If you know you have a ton to do throughout the month of November, a lot of hours at work, and minimal time to dedicate exclusively to writing, get creative. I would recommend showing up an hour or two early to work to get in some writing before you start. Write on your breaks.

Back in my undergrad, I had roommates who would come home after the closing shift, bundle themselves in a blanket, and write until the break of dawn the next morning.  They were dedicated to finishing NaNoWriMo every year.

No one knows your time better than yourself. Makes sure to find time to write and take care of yourself. If you need a break, take that rest!

Being Overwhelmed

Pitfalls of NaNoWriMo OverwhelmedIt’s Mid-November, you’re 5000 words behind your goal, and you want to give up. This is when the challenge feels most overwhelming. It’s like trying to commit to a New Years’ resolution of eating healthy. You start strong in the beginning, and as time goes on, you lose motivation.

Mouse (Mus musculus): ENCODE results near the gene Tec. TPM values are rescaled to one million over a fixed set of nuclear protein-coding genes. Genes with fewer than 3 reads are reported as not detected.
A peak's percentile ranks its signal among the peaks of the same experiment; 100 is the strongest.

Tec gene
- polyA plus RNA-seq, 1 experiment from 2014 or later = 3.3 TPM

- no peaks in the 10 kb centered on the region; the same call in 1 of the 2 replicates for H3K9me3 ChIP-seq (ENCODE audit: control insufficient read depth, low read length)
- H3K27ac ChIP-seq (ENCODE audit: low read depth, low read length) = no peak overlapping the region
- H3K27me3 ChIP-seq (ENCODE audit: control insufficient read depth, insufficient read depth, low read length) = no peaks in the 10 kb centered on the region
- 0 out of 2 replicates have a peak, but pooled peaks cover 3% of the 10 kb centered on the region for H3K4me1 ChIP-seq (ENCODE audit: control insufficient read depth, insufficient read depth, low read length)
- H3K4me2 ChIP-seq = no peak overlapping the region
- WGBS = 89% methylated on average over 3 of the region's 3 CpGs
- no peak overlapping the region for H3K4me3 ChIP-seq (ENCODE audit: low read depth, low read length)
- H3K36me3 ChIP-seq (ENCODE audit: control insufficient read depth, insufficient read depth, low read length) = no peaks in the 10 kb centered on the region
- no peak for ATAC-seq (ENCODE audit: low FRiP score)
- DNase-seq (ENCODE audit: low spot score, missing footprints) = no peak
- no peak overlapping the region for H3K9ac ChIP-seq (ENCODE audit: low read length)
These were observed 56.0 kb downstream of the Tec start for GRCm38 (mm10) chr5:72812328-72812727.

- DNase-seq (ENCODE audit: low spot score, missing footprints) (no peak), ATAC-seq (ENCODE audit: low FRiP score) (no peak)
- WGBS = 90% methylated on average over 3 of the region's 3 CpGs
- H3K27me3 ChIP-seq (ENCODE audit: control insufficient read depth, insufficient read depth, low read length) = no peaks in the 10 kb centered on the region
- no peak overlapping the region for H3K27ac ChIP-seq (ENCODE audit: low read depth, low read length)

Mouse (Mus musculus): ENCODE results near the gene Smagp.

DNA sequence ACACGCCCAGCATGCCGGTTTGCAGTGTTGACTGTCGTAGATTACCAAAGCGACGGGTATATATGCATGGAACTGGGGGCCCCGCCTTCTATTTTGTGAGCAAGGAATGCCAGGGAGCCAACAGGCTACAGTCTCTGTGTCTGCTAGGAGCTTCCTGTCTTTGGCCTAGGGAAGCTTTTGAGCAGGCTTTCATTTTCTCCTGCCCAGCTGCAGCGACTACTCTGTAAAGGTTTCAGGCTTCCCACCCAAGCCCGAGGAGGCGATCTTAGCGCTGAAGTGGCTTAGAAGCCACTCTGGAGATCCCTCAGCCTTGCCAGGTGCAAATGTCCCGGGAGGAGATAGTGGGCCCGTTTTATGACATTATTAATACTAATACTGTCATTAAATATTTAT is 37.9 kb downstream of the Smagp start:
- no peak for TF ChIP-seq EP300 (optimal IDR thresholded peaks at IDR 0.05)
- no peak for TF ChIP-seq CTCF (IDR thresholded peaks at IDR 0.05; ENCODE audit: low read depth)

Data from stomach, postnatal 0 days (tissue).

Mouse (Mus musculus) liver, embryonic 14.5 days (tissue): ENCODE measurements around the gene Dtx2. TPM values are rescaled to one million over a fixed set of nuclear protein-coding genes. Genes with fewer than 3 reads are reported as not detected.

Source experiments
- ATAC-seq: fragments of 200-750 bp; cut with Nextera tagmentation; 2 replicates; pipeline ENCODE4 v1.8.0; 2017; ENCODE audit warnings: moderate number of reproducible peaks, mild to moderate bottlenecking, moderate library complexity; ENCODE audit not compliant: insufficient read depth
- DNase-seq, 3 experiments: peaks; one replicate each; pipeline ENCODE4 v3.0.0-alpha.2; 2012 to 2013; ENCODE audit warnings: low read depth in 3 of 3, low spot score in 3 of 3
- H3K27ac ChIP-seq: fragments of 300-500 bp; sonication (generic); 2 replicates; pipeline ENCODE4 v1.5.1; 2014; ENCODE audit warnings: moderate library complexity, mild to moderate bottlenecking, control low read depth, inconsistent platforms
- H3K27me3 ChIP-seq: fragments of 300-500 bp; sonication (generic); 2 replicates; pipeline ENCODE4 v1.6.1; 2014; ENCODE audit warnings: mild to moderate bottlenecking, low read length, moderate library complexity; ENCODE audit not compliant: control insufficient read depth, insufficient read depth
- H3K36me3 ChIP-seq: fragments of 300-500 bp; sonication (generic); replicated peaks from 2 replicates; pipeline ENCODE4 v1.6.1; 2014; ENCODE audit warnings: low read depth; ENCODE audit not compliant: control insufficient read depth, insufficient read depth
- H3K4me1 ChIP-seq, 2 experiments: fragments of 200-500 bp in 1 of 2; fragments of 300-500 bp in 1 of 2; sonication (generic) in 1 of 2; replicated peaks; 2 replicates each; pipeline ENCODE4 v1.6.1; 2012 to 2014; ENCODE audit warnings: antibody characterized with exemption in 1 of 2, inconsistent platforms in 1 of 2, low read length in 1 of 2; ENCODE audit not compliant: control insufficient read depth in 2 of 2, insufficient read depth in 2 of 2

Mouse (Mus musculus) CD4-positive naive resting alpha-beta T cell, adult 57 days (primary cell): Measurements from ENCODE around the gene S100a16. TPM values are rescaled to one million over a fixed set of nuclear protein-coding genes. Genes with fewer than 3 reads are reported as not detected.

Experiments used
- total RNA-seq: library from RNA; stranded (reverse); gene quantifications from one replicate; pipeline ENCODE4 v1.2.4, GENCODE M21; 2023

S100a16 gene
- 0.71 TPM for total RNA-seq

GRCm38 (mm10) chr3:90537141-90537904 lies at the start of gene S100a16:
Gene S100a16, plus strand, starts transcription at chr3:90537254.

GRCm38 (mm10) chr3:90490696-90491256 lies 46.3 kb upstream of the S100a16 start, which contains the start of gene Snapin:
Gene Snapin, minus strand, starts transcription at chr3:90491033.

NaNoWriMo is the same way. The biggest pitfall is feeling overwhelmed and giving up. You aren’t used to spending so much time writing day after day. It’s hard, and after staring at your screen for several hours with no words to add, it’s easy to say never mind.

It becomes more of a challenge when life is pulling you in twenty other directions, and you don’t have the time to write. You see, the days go by, and your word count is hardly growing. It’s disheartening.

First, you are not alone. There are many writers all over the world feeling overwhelmed just like you. It’s okay and normal to fall behind. As I said earlier, if you need a rest, take that break.